My son has been reading the existentialists, starting with Camus (of course, The Plague is quite relevant for more than one reason now). He recently moved on to Kierkegaard, who took a form of Christianity as a solution to existential angst. I was reminded of a book I read probably 15 years ago, by Stephen Batchelor: Buddhism Without Beliefs (London: Bloomsbury 1997) which argued that the Buddha was concerned with addressing the existential issue of suffering not with metaphysics and beliefs. I couldn’t find my copy of this, and bought another, which I enjoyed reading even more than the first time.
This is the second half of my review of “12 Rules for Life” by Jordan Peterson, the controversial Canadian psychologist who has become an internet sensation. The first half of my review can be found at 12-rules-for-life-jordan-peterson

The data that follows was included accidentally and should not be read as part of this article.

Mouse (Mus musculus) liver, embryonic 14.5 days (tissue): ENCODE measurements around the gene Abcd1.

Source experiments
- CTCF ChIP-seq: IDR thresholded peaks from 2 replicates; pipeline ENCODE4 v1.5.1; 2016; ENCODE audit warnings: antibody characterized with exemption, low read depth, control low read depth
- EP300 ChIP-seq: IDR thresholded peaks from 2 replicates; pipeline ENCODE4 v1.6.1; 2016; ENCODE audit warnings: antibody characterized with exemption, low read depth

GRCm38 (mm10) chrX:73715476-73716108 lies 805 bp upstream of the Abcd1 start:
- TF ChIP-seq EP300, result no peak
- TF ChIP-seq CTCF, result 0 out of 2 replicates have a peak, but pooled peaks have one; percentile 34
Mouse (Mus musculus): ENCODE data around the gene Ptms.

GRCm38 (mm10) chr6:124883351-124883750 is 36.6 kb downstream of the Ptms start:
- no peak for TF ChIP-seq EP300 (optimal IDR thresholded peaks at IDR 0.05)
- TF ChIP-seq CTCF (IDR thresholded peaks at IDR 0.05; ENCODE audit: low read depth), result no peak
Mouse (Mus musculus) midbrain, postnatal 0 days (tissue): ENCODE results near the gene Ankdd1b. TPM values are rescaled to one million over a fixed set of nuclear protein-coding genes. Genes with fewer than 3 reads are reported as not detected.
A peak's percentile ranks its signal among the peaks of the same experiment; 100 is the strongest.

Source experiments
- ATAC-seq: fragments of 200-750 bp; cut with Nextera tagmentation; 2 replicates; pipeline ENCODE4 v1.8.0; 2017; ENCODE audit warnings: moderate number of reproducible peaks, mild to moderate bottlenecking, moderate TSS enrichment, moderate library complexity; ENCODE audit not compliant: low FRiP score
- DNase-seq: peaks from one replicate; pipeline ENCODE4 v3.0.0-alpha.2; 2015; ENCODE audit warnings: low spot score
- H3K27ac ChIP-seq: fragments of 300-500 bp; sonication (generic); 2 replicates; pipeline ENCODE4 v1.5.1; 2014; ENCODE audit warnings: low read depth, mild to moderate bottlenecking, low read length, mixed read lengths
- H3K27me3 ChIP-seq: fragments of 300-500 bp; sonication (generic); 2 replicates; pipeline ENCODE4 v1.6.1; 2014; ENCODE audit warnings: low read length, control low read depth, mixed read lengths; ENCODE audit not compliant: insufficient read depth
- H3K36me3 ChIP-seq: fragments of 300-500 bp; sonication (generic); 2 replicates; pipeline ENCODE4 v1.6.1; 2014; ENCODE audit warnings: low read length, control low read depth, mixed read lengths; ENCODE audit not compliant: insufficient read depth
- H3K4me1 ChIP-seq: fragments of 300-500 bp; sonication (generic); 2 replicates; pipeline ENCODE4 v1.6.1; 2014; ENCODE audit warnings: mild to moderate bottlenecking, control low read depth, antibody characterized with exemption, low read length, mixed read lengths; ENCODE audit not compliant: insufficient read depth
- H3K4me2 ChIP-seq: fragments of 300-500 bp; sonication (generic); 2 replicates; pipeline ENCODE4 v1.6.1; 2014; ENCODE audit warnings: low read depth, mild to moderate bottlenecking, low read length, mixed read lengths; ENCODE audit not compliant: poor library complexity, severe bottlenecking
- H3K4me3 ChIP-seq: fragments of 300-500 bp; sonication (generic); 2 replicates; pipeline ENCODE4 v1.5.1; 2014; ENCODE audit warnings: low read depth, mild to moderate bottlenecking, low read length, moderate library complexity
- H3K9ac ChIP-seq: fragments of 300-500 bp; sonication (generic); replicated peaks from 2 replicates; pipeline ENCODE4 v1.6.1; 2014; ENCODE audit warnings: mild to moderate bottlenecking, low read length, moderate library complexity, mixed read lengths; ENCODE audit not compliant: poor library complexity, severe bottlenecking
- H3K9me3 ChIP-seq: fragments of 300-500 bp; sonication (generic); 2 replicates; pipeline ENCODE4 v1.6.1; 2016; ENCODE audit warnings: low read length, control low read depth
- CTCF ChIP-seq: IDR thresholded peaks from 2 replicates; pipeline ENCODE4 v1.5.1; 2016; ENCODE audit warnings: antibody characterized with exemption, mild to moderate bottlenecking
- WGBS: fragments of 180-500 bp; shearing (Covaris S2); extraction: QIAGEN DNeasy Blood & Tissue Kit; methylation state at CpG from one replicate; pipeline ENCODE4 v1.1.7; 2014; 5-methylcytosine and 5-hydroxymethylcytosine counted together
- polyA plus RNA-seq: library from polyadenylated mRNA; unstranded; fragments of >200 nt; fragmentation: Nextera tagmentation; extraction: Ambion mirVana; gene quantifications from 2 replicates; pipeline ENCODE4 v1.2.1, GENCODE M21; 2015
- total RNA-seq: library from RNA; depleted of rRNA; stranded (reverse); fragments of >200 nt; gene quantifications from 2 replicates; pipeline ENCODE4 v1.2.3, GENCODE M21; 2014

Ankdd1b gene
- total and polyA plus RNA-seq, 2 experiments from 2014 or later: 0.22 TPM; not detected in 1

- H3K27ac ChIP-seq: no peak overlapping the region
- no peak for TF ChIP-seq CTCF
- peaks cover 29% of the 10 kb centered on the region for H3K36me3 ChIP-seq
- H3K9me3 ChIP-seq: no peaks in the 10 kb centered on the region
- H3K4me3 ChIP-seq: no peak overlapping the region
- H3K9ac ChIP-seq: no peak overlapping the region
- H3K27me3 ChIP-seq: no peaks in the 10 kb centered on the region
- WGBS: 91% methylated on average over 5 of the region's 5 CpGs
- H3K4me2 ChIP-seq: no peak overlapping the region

Rule 7. Pursue what is meaningful (not what is expedient).
Peterson again turns to the Old Testament to the story of Paradise and the Fall as a guide to Being and right action. He prefaced this with a quite good explanation of how myths and legends encode guidance on Being, action and meaning based on human experience and behaviours that have evolved over a long period of time. But why he thinks Bronze Age myths are still our best source of understanding of these things, and ignores the important evolution of human societies and understanding in recent centuries, I don’t know.
My great-aunt Boodie (Florence Teasdale Smith) was born around 1892 in Melbourne and was descended from Irish quakers and an Indian Maharajah (see ancestral-tales-a-theosophist-a-thief-and-an-indian-princess).
Boodie and her mother were theosophists, and Boodie was a vegetarian who never ate meat. She was involved in funding the construction of an amphitheatre at Balmoral to watch for the coming of Krishnamurti. Another family recollection was that “her money bought a house in Balmoral for the theosophists”. This note gives a brief overview of theosophy in Australia and sheds some light on the “house” and amphitheatre in Mosman.